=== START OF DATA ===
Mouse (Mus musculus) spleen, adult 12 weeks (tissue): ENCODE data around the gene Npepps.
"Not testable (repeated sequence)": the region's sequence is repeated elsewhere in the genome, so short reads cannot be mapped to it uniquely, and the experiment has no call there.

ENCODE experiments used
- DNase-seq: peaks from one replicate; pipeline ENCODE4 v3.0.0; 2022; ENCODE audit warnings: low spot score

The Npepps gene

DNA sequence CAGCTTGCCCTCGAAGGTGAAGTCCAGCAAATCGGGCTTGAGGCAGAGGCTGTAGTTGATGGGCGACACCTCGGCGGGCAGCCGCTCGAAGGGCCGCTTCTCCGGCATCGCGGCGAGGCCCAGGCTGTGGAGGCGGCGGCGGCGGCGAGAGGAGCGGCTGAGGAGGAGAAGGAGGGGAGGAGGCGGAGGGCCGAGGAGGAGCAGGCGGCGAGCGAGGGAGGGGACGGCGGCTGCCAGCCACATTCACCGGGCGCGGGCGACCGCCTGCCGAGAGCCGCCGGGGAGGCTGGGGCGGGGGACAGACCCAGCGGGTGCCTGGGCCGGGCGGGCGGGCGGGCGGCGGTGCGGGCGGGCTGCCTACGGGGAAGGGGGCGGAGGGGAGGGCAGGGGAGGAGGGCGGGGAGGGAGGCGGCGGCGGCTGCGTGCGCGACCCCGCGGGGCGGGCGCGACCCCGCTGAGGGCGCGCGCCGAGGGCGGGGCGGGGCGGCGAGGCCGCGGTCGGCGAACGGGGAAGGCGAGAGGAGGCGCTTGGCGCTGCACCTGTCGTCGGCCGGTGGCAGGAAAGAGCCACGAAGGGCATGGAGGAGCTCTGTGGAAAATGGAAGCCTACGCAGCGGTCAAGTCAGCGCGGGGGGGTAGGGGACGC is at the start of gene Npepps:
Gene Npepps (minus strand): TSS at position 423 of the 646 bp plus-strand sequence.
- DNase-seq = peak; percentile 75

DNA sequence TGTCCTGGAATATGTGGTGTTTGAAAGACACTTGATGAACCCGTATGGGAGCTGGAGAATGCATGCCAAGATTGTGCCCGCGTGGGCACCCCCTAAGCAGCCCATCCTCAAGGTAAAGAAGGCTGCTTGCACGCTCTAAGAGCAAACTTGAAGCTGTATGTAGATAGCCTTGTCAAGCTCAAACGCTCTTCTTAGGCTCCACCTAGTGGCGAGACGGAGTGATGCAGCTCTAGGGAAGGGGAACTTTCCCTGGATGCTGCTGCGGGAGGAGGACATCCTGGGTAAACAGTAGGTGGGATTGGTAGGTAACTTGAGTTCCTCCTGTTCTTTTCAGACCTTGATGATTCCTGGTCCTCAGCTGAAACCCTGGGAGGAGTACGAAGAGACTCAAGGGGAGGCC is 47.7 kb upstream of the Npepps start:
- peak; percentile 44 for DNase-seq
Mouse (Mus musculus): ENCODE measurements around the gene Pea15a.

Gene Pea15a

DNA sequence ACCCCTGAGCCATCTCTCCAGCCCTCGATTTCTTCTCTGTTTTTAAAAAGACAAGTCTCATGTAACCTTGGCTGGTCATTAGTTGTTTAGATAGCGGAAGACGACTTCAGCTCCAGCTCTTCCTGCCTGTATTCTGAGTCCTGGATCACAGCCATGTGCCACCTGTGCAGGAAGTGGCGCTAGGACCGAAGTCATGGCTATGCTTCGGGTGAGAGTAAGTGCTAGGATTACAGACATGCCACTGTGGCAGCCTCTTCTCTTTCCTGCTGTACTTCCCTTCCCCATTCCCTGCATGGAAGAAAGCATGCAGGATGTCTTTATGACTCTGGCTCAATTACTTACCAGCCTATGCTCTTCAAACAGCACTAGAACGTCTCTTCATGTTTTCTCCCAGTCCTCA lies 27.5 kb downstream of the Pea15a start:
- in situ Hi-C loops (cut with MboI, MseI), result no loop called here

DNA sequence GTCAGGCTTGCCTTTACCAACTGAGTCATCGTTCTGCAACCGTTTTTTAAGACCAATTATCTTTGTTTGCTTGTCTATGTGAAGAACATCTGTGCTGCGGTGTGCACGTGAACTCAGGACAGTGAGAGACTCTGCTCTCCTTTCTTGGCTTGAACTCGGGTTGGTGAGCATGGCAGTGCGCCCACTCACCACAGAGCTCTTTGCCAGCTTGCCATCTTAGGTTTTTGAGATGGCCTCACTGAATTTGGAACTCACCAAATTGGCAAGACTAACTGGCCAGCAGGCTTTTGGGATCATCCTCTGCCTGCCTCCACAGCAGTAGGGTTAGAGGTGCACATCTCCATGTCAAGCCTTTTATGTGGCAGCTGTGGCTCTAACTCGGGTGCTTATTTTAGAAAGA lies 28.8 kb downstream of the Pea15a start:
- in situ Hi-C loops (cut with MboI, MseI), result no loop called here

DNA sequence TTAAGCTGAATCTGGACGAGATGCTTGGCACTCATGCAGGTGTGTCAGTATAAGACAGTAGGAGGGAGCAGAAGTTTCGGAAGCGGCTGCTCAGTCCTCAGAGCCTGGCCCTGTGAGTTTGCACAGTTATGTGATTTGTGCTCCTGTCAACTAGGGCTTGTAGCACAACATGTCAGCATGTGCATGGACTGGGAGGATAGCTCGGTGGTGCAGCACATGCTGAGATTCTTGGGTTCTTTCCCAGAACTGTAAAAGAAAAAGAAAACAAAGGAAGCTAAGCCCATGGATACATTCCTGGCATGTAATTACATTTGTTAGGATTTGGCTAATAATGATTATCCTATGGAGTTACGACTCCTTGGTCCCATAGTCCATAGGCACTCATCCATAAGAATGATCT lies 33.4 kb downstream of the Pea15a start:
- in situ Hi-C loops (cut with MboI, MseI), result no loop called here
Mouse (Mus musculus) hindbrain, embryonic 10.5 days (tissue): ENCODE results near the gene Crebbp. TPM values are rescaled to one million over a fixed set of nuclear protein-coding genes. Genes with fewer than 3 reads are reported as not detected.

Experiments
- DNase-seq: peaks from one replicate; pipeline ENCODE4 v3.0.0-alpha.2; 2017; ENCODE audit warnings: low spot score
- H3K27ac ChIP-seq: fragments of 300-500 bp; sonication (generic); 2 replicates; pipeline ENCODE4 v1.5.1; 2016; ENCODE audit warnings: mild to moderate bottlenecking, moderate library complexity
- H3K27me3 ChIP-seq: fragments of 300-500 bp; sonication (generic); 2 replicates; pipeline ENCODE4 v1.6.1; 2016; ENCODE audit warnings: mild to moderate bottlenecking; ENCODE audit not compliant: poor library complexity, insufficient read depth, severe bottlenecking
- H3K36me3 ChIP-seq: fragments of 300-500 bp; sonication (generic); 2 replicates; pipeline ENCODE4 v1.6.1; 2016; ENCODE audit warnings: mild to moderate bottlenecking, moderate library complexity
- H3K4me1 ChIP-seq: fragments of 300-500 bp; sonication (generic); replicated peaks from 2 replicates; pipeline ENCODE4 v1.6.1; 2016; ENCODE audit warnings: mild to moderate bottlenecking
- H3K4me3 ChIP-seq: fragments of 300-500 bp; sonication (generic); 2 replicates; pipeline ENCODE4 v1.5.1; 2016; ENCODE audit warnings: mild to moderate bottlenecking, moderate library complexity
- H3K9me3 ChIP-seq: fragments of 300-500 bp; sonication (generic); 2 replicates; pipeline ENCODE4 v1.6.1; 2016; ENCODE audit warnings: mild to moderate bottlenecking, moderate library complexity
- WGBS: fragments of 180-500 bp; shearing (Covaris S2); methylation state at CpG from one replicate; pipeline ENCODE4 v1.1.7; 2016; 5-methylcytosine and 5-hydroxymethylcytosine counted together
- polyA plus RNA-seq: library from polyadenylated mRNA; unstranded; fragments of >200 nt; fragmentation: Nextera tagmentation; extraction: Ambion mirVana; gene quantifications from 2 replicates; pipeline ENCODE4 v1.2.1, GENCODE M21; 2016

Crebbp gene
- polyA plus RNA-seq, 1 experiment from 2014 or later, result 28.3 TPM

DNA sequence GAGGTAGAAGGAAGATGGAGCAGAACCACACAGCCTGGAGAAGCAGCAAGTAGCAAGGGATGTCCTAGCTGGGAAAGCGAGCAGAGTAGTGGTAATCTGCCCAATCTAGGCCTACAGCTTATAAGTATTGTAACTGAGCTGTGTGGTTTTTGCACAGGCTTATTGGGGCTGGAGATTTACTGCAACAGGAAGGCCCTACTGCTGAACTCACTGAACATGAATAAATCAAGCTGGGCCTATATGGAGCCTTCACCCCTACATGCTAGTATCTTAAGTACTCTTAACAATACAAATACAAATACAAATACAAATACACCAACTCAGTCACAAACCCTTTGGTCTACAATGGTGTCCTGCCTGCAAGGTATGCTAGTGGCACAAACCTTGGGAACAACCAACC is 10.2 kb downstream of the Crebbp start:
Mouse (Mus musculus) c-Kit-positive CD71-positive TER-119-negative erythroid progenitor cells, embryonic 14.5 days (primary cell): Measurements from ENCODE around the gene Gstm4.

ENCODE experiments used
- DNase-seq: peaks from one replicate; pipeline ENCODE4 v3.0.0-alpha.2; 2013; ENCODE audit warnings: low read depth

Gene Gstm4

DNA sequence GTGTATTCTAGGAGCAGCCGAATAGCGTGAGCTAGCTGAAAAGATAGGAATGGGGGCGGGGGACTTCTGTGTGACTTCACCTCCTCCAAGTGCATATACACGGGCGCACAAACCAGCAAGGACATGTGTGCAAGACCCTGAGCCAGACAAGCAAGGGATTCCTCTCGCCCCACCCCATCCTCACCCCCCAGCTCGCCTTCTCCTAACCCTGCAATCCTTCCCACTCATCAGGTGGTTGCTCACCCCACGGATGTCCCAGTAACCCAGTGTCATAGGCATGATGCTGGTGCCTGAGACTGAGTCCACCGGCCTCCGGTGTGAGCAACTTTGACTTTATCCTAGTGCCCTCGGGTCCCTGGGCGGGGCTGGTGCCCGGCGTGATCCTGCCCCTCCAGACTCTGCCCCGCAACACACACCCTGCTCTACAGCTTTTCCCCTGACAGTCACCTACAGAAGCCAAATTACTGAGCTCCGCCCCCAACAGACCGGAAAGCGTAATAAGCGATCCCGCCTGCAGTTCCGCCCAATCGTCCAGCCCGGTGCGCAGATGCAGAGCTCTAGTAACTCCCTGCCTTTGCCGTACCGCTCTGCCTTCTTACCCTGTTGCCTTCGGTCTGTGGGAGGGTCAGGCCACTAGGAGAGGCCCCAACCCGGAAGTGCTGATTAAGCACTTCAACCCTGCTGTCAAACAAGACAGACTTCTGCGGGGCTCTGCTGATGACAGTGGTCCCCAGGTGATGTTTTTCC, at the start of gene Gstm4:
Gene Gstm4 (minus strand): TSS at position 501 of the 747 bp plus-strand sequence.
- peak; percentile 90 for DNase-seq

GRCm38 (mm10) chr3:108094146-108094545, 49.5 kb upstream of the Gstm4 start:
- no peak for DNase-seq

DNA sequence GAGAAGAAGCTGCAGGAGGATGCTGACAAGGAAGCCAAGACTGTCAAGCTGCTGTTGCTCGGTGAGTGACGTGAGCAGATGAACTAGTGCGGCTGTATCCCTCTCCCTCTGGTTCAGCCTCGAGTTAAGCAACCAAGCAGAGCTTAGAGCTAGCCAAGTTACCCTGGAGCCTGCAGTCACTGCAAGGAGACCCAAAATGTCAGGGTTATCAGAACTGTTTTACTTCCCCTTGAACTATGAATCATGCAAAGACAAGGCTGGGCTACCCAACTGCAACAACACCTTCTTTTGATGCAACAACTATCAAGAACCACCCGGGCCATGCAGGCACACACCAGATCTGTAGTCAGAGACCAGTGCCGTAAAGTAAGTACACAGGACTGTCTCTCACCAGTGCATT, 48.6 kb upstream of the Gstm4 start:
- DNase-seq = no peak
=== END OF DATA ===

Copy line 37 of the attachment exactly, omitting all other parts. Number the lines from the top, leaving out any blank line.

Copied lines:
DNA sequence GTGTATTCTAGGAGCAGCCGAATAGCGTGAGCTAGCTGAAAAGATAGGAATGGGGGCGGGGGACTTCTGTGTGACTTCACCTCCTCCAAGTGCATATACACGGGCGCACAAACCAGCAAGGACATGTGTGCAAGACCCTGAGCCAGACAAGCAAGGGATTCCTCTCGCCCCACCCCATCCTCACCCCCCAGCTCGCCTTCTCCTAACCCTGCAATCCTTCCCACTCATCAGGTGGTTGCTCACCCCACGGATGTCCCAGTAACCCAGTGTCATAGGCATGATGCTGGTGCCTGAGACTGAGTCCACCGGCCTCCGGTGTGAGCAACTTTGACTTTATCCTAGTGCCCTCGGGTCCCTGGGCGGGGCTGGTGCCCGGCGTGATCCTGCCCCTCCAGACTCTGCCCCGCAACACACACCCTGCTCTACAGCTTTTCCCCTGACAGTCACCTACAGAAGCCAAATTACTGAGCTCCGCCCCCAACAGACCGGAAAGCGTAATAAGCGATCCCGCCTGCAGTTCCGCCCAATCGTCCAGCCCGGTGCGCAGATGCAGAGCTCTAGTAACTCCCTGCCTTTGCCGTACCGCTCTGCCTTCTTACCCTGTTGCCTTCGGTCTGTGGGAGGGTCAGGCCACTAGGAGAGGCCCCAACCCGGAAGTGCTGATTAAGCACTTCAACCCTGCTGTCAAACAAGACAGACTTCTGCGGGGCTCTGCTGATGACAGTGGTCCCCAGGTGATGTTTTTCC, at the start of gene Gstm4: